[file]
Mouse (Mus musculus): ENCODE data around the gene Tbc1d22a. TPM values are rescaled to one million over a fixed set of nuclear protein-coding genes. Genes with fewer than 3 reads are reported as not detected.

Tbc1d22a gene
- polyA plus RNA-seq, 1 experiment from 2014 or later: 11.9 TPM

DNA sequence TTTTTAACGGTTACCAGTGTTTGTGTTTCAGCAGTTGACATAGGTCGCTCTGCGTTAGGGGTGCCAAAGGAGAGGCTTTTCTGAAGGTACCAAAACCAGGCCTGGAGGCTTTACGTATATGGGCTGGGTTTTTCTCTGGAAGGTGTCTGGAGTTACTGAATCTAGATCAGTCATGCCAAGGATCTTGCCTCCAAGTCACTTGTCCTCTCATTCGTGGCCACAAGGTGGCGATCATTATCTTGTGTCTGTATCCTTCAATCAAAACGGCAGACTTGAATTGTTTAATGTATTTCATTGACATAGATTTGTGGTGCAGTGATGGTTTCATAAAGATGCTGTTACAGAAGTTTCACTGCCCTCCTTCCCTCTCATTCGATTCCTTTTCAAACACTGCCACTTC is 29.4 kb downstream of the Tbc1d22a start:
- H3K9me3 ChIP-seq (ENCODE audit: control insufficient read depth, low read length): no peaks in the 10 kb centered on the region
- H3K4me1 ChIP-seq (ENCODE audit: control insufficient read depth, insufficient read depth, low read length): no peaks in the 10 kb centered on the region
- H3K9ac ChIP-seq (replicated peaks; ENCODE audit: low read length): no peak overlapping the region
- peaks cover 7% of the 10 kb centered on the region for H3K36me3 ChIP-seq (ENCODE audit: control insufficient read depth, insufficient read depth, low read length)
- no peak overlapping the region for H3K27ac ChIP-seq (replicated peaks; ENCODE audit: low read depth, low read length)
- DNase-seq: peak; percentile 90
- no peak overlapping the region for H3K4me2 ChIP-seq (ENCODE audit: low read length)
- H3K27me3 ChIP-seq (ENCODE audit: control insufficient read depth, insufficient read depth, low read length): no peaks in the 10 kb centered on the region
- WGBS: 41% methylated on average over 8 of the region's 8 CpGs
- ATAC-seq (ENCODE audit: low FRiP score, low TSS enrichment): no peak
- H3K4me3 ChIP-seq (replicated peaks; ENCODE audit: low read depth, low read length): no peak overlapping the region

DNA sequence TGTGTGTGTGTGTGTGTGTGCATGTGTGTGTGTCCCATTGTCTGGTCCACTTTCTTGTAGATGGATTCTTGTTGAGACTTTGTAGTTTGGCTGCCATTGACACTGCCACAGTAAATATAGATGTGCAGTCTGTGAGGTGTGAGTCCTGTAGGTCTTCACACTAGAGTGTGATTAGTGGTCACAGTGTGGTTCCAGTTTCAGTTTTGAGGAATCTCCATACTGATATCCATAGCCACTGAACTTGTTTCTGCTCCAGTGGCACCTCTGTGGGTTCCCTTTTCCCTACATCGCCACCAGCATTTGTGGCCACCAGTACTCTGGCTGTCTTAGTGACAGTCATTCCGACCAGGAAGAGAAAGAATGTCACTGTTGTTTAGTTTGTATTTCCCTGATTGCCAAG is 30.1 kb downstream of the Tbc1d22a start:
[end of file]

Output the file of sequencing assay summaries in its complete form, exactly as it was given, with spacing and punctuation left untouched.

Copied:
Mouse (Mus musculus): ENCODE data around the gene Tbc1d22a. TPM values are rescaled to one million over a fixed set of nuclear protein-coding genes. Genes with fewer than 3 reads are reported as not detected.

Tbc1d22a gene
- polyA plus RNA-seq, 1 experiment from 2014 or later: 11.9 TPM

DNA sequence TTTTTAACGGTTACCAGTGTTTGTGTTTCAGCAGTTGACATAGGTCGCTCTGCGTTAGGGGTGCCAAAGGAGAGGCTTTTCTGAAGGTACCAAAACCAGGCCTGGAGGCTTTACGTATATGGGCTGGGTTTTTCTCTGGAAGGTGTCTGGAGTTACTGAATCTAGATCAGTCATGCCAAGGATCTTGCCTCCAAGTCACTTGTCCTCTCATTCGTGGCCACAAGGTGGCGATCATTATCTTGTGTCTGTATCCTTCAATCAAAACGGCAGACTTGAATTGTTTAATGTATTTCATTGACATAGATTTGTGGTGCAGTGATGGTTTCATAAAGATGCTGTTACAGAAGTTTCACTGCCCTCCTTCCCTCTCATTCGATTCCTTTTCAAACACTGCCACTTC is 29.4 kb downstream of the Tbc1d22a start:
- H3K9me3 ChIP-seq (ENCODE audit: control insufficient read depth, low read length): no peaks in the 10 kb centered on the region
- H3K4me1 ChIP-seq (ENCODE audit: control insufficient read depth, insufficient read depth, low read length): no peaks in the 10 kb centered on the region
- H3K9ac ChIP-seq (replicated peaks; ENCODE audit: low read length): no peak overlapping the region
- peaks cover 7% of the 10 kb centered on the region for H3K36me3 ChIP-seq (ENCODE audit: control insufficient read depth, insufficient read depth, low read length)
- no peak overlapping the region for H3K27ac ChIP-seq (replicated peaks; ENCODE audit: low read depth, low read length)
- DNase-seq: peak; percentile 90
- no peak overlapping the region for H3K4me2 ChIP-seq (ENCODE audit: low read length)
- H3K27me3 ChIP-seq (ENCODE audit: control insufficient read depth, insufficient read depth, low read length): no peaks in the 10 kb centered on the region
- WGBS: 41% methylated on average over 8 of the region's 8 CpGs
- ATAC-seq (ENCODE audit: low FRiP score, low TSS enrichment): no peak
- H3K4me3 ChIP-seq (replicated peaks; ENCODE audit: low read depth, low read length): no peak overlapping the region

DNA sequence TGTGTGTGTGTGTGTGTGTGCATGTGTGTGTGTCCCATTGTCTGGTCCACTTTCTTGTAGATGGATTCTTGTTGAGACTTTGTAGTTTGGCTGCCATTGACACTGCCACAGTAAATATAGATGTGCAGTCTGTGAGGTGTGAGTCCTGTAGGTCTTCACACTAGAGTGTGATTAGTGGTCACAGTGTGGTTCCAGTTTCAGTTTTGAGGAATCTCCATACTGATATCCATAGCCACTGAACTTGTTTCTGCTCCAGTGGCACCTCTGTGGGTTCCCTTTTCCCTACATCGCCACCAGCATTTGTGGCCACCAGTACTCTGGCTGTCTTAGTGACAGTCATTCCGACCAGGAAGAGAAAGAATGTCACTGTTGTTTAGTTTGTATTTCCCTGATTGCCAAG is 30.1 kb downstream of the Tbc1d22a start: